“What then will we have?”
Preacher: Canon Nigel Davies, Vicar of the Close
26 January 2021
Some consider E.M. Forster’s novel ‘Howards End’ to be his greatest work. First published in 1910, it tells the interwoven stories of three families. On the one hand, the Wilcox family hold Victorian ideas about class, while the more modern Schlegel sisters have romantic ideals and feel strong compassion for the poor. In the middle of it is an impoverished couple, the Basts.
One of the themes running throughout the book is communication – or, rather, the lack of it. For instance, while Margaret Schlegel tends to internalise things she really wants to say, her sister Helen blurts them out without any thought. When Margaret marries into the Wilcox family, she soon discovers that her husband, Henry, is stiff and unsentimental, with some very judgemental views about the poor. Although Margaret doesn’t articulate the depth of her feelings to Henry, Forster shows us her innermost thoughts. Above all, her passionate plea to Henry is: “Only connect!”
Have you ever noticed how much of the Bible portrays people connecting and communicating with one another, and with God? Both this evening’s readings contain at least one exchange between God and another person – and it’s generally a person in need of reassurance. In Matthew, we overhear a conversation between Jesus and Peter. It follows on the heels of another well-known conversation, not included in the passage – the one between Jesus and the rich young man, whose wealth is a stumbling block to his discipleship.
We may be familiar with the idea of virtuous poverty, but for the Jesus’ disciples, living in a culture where wealth was equated with virtue, this idea was astounding. So, you can imagine a stunned silence as disciples watch the young man walk sadly away – nobody really knows what to say. Then as so often, with his knack of saying what everyone is probably thinking, Peter blurts out: “Look, we have left everything and followed you. What then will we have?" prompting Jesus reply, which is reassuring and at the same time makes clear that discipleship can be costly.
There are three conversations in tonight’s reading from Acts. Firstly, the exchange between Saul and Jesus. Next, God talks to Ananias, telling him to go and find Saul, who is recovering from the shock of his encounter with Christ. Finally, the conversation between Ananias and Saul a moving account of one man acting in faith to help another. Saul, who was once so powerful and purposeful, now sightless and confused, searching for the answer to his question ‘Who are you Lord?’, waiting for the promised help.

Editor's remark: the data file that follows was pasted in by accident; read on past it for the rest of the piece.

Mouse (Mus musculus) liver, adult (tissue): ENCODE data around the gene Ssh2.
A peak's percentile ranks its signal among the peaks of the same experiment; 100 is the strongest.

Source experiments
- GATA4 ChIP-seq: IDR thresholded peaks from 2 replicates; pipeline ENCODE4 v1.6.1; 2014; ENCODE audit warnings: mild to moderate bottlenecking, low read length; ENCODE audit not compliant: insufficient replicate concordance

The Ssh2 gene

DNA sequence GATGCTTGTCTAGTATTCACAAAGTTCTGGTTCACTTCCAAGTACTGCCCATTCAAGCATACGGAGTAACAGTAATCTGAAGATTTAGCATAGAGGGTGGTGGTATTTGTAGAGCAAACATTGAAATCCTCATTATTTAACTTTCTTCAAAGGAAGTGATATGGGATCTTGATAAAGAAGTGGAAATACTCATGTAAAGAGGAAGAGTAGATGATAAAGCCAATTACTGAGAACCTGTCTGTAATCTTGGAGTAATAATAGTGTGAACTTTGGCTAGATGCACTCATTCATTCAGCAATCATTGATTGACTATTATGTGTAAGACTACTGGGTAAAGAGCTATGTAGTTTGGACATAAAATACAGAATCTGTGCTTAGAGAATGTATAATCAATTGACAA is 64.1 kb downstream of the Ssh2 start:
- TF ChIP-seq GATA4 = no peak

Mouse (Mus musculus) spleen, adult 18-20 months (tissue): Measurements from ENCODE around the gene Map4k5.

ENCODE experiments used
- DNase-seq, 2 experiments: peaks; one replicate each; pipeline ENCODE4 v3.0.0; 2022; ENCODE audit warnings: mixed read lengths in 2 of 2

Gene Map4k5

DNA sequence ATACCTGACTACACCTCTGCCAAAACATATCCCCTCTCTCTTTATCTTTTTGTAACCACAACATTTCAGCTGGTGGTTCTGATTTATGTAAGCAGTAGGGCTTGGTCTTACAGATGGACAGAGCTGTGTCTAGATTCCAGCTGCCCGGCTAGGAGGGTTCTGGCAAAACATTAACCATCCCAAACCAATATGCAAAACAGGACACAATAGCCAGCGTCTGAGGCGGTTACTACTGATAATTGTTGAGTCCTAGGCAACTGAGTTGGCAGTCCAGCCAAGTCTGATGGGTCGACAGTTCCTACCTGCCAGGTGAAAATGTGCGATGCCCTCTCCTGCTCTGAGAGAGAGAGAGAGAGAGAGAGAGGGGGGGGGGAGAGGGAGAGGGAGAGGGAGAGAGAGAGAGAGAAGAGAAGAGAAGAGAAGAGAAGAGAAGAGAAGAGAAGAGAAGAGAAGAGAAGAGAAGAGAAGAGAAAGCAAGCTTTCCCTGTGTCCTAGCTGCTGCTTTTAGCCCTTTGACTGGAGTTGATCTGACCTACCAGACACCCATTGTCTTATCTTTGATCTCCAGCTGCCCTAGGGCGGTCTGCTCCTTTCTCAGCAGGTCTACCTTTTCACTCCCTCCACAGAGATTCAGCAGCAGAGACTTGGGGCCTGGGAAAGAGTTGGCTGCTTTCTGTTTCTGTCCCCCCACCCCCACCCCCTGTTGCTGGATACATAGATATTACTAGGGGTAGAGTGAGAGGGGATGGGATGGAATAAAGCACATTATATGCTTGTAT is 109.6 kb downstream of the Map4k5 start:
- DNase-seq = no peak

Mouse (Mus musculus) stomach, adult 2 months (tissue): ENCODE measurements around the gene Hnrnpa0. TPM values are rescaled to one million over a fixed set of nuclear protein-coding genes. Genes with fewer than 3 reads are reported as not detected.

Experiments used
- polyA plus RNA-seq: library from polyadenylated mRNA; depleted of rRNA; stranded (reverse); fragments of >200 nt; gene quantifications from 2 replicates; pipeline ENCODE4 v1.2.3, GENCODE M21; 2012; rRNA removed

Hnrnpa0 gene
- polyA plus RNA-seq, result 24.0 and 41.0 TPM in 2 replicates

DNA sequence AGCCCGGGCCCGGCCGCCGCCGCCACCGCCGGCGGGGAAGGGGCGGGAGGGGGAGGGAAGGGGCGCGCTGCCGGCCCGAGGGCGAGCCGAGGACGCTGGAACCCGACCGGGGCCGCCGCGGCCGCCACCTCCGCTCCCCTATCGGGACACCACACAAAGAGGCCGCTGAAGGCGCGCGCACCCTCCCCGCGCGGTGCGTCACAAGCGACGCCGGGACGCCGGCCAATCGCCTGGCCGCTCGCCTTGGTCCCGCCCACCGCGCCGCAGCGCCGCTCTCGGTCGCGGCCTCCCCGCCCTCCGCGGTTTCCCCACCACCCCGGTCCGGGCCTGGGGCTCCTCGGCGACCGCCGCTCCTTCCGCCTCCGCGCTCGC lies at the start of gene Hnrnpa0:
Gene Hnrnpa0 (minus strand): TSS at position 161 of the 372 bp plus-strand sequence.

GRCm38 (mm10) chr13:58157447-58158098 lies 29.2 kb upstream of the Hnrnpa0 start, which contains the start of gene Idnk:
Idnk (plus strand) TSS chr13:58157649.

These two different questions are perhaps analogous of the ways in which people connect with God in prayer. I am sure during the pandemic, many a Christian and others have thrown the ‘What’s going on?’ question in God’s direction, as well as ‘God - where are you in all this?’ Two simple and direct prayers echoing the questions Peter and Paul asked of Jesus directly, or in a vision.
There are of course many different types of prayers and ways to connect and communicate with God. Each Christian will have their preferred method of praying, whether it be silent meditation at home; praying through a liturgy; reciting familiar prayers; or addressing God directly in our own words. For some praying communally in a building is their preferred method, so being away from such a special sacred space as your church, or this Cathedral, may have been particularly difficult, although the Livestreaming of services has proved helpful to many, enabling people to feel a connection with their special place.
“Only connect!” these powerful, familiar words E.M. Forster has Margaret Wilcox exclaim, might also be used to express the human longing to be in communication with God. This side of heaven it is through prayer, be it spoken or unspoken, that we can make that connection and have that conversation.